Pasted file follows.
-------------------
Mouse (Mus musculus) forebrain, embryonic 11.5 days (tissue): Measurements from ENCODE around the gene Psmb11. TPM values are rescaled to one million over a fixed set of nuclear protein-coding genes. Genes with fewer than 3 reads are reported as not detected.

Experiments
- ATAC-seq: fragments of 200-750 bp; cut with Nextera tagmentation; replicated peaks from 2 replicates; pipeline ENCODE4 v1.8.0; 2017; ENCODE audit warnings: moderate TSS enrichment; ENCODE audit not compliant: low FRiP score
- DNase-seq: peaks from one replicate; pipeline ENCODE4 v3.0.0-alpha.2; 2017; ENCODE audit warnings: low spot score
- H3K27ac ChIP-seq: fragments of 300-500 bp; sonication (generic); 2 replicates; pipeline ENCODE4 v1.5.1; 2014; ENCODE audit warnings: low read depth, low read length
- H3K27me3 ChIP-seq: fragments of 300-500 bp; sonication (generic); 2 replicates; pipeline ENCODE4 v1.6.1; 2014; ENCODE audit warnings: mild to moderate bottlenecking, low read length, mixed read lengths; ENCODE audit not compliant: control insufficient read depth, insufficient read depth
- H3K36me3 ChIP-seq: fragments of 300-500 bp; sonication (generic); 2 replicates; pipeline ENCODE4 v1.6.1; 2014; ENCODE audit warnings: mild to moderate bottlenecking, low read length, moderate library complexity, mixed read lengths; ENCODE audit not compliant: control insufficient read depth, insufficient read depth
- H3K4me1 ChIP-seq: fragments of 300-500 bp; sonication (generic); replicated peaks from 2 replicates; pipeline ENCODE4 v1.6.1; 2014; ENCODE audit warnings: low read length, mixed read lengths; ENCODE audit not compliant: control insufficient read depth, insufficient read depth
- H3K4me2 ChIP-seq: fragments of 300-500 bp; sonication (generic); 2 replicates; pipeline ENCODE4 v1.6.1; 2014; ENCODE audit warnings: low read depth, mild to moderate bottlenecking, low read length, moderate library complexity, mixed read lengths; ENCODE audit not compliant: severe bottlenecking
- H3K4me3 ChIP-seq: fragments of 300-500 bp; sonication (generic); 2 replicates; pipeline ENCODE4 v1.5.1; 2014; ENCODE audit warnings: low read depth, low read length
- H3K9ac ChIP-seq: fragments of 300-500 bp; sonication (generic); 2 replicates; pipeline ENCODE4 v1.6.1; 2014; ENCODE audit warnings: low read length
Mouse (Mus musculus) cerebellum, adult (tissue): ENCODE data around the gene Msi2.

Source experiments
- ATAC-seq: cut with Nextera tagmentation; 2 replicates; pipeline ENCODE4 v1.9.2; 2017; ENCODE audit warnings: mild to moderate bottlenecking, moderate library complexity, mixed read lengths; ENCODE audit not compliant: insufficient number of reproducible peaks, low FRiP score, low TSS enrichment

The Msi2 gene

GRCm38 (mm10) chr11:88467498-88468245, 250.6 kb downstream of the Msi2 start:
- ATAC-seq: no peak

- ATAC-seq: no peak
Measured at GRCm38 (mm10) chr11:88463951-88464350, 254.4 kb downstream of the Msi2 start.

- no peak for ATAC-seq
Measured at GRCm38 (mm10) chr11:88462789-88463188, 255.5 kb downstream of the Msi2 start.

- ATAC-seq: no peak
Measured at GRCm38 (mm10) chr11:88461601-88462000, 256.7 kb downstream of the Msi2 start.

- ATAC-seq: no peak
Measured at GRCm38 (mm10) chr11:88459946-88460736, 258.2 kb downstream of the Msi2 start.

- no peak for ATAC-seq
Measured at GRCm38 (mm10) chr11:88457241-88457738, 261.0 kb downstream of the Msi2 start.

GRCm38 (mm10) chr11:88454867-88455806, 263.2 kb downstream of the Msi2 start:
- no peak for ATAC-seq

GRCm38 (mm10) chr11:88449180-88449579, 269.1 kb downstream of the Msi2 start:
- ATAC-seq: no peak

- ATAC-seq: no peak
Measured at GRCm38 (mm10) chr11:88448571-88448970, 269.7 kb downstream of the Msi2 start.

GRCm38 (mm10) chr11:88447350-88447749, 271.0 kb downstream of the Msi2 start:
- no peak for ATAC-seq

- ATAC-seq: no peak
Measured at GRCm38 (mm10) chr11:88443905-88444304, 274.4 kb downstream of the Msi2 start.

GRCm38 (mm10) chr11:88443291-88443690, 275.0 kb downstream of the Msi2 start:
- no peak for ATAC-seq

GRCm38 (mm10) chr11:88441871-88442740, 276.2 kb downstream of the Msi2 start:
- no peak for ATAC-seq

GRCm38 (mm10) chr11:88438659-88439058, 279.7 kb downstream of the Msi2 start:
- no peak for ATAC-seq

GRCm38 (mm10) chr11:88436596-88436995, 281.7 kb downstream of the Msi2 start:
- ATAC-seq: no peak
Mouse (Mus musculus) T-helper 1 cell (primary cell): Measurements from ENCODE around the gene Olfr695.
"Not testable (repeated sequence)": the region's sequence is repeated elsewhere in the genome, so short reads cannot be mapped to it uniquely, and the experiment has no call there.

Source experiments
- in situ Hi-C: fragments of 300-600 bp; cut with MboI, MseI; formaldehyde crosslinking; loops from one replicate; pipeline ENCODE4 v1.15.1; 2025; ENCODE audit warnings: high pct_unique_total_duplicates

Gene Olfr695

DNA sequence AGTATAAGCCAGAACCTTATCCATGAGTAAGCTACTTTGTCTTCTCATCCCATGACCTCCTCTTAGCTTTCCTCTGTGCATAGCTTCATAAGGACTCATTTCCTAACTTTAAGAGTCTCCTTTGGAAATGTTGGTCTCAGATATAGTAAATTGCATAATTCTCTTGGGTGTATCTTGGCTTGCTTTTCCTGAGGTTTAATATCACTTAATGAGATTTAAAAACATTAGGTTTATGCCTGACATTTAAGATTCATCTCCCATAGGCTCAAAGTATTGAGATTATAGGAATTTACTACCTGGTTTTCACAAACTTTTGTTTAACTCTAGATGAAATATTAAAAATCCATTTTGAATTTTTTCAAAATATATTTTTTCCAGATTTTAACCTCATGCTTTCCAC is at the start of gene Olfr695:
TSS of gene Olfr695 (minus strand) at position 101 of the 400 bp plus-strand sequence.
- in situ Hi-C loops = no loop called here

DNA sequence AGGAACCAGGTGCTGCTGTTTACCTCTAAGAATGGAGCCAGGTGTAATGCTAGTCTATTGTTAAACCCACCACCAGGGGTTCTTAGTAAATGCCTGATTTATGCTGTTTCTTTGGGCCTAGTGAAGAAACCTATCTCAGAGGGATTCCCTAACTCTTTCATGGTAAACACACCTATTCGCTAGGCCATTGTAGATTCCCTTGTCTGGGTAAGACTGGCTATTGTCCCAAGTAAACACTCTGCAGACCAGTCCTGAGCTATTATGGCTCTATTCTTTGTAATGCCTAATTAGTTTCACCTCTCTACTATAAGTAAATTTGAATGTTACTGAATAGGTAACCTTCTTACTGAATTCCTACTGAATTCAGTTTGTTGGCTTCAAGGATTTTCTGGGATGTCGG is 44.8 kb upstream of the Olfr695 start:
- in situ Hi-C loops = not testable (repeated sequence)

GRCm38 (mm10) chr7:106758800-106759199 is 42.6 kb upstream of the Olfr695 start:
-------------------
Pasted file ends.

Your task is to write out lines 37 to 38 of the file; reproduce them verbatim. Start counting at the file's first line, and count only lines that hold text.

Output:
Measured at GRCm38 (mm10) chr11:88443905-88444304, 274.4 kb downstream of the Msi2 start.

GRCm38 (mm10) chr11:88443291-88443690, 275.0 kb downstream of the Msi2 start: